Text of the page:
Stephen Fry - Stephen Fry's English Delight [Audiobook]

Stephen Fry - Stephen Fry's English Delight [Audiobook]

Stephen Fry - Stephen Fry's English Delight
2009 | ASIN: B002FQKM1O | English | MP3/128Kbps | 80 MB

Starting off with a section called 'Current Puns', the English language is dissected in depth by a mixture of academics and amateurs. The comedian who holds the world record for the most jokes told in an hour (Tim Vine, at 499) is asked about how he makes puns & there is also a section on the Pun computer. Fry also analyses different types of puns & ends with one of his favourites (which I'm sorely tempted to tell you, if it weren't for the fact that it would ruin your enjoyment of the CD!)

Section 2 is 'Metaphor'. Many other reviewers have said that Section 1 is the only section worth listening to, but I disagree. This section is arguably the best one, with lots of QI-style insightful gambits. The large quantity of Naval metaphors (e.g. taken aback) are explored in this section, along with 'skeletons of metaphors'. Personally I had no idea that English was so laden with buried metaphors within individual words (e.g. 'sarcastic' meaning 'flesh tearing'). The phrase 'Deep Metaphor' takes on a whole new meaning...

Moving onto CD 2, Section 3 is 'Quotation'. Unlike QI: Advanced Banter, this is not just a long list of quotes but more an exploration of their nature (although it does include some good ones - e.g. 'Pretentious? Moi??' by Miss Piggy). Fry explores the meme-like nature of quotes & their nature, before looking into some users of quotes (such as Politicians & Celebrities). There is also a section on the institution that is Colemanballs - tawdry, cliched & incongruent quotations made by Football commentators.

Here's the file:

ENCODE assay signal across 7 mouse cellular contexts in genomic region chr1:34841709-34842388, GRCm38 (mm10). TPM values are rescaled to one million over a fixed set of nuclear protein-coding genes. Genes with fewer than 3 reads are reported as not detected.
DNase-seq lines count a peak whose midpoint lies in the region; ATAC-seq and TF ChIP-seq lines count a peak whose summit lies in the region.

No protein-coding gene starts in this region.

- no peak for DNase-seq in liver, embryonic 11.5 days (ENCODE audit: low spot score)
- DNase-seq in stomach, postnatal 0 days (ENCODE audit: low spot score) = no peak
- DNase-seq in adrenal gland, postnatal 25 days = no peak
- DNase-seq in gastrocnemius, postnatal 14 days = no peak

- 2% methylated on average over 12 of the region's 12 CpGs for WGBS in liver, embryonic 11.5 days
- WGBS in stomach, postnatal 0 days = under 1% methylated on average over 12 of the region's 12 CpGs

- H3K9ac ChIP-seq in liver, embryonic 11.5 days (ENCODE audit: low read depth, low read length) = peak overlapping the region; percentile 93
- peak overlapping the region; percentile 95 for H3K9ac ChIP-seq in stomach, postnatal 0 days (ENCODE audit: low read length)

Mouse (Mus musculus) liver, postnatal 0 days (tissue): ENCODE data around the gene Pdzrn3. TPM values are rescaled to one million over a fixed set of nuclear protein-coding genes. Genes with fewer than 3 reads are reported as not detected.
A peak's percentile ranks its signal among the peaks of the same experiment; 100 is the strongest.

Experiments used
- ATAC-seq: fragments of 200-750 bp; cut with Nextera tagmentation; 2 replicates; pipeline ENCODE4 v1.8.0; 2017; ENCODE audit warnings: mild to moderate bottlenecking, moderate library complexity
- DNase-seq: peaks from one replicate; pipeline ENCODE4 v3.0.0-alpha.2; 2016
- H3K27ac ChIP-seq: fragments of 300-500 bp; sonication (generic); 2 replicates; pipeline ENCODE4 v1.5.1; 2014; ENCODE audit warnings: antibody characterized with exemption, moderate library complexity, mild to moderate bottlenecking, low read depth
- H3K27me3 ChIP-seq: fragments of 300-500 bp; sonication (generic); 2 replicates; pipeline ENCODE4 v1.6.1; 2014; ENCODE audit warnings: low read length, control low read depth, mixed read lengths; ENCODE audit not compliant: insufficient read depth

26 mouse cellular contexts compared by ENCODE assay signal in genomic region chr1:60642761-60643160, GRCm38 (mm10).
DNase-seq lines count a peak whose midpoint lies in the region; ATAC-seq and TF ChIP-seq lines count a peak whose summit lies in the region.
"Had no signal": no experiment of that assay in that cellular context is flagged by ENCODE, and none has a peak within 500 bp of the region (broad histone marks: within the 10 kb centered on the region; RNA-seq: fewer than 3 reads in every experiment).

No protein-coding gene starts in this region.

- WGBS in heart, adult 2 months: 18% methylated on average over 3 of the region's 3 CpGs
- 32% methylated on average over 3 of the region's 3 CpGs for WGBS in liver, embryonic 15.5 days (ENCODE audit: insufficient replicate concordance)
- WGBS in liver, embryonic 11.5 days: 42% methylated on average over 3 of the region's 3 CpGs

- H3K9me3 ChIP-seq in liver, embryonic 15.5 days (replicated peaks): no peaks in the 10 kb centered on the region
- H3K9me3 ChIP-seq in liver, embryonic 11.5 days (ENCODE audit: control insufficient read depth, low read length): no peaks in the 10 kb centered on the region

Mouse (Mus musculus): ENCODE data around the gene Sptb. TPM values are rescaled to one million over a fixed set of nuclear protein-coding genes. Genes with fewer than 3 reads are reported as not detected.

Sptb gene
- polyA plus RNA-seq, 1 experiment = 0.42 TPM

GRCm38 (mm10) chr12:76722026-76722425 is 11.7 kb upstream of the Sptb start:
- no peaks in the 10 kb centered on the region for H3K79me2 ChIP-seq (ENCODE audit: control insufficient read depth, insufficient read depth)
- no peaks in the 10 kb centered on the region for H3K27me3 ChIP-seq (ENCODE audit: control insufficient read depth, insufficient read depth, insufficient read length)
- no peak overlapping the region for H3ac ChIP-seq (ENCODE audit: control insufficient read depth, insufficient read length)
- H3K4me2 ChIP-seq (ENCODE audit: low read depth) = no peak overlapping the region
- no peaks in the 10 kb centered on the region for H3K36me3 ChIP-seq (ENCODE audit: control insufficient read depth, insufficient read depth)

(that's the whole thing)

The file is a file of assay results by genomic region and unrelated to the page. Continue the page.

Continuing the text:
Section 4 is 'Cliche', which sounds like a dreadful idea for an ending, but is actually interesting. Cliches aren't just cringe-worthy, but are actually a way of using language efficiently. There are interviews with printers (where the term 'cliche' comes from) & also compilers of Dictionaries of Cliche (e.g. The Penguin Dictionary of Cliches). This section also explores Tottenham's history with Parrot cliches as well as many other animal-related cliches that seem to plague but also enrich the English language.

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